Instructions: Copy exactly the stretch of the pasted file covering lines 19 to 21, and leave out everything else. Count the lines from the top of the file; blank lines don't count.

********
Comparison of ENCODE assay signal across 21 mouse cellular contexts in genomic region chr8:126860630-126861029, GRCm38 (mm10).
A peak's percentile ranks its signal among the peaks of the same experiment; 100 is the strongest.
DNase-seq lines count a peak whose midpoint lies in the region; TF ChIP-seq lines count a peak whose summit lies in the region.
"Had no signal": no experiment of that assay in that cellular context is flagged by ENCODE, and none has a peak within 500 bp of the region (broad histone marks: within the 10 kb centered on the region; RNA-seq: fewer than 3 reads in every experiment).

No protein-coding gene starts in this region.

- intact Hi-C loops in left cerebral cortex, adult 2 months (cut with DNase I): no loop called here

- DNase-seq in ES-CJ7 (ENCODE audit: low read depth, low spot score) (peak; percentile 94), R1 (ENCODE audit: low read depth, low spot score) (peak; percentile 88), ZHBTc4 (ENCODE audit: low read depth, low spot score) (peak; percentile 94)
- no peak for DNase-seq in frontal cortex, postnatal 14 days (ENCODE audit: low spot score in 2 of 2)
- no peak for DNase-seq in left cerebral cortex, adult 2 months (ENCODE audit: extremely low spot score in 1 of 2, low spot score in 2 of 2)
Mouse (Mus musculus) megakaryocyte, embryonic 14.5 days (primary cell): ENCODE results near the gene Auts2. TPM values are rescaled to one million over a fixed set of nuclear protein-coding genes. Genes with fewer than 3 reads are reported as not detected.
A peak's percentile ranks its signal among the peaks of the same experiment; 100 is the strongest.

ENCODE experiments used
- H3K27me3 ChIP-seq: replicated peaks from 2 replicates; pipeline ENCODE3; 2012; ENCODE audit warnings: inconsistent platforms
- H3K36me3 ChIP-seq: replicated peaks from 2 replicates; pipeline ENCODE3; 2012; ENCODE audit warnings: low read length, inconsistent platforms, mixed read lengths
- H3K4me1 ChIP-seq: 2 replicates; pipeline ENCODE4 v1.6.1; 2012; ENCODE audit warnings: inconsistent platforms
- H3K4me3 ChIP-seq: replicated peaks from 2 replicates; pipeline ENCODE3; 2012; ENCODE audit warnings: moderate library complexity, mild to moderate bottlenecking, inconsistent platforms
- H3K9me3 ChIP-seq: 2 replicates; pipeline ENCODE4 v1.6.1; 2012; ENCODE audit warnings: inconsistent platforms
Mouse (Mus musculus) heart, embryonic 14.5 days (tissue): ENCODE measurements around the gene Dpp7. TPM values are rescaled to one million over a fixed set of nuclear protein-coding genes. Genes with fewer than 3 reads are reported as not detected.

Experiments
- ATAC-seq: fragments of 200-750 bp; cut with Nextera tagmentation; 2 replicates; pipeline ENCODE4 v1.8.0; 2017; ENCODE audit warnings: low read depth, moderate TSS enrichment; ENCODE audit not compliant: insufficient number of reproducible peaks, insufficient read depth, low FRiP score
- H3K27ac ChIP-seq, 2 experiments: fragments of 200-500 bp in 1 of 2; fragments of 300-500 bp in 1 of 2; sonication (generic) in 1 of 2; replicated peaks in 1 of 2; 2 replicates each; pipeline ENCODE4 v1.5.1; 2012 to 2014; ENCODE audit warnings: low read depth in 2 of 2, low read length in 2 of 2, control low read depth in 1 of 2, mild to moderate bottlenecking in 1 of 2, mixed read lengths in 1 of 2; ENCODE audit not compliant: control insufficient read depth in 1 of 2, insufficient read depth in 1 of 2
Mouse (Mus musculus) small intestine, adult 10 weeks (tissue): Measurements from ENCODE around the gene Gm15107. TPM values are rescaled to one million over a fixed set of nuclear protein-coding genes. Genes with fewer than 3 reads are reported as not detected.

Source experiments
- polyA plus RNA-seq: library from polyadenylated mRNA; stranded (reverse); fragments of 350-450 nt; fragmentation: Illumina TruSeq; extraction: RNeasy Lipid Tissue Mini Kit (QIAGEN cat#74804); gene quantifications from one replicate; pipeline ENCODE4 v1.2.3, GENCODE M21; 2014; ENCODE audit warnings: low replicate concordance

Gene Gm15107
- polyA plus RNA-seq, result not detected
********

Experiments
- ATAC-seq: fragments of 200-750 bp; cut with Nextera tagmentation; 2 replicates; pipeline ENCODE4 v1.8.0; 2017; ENCODE audit warnings: low read depth, moderate TSS enrichment; ENCODE audit not compliant: insufficient number of reproducible peaks, insufficient read depth, low FRiP score
- H3K27ac ChIP-seq, 2 experiments: fragments of 200-500 bp in 1 of 2; fragments of 300-500 bp in 1 of 2; sonication (generic) in 1 of 2; replicated peaks in 1 of 2; 2 replicates each; pipeline ENCODE4 v1.5.1; 2012 to 2014; ENCODE audit warnings: low read depth in 2 of 2, low read length in 2 of 2, control low read depth in 1 of 2, mild to moderate bottlenecking in 1 of 2, mixed read lengths in 1 of 2; ENCODE audit not compliant: control insufficient read depth in 1 of 2, insufficient read depth in 1 of 2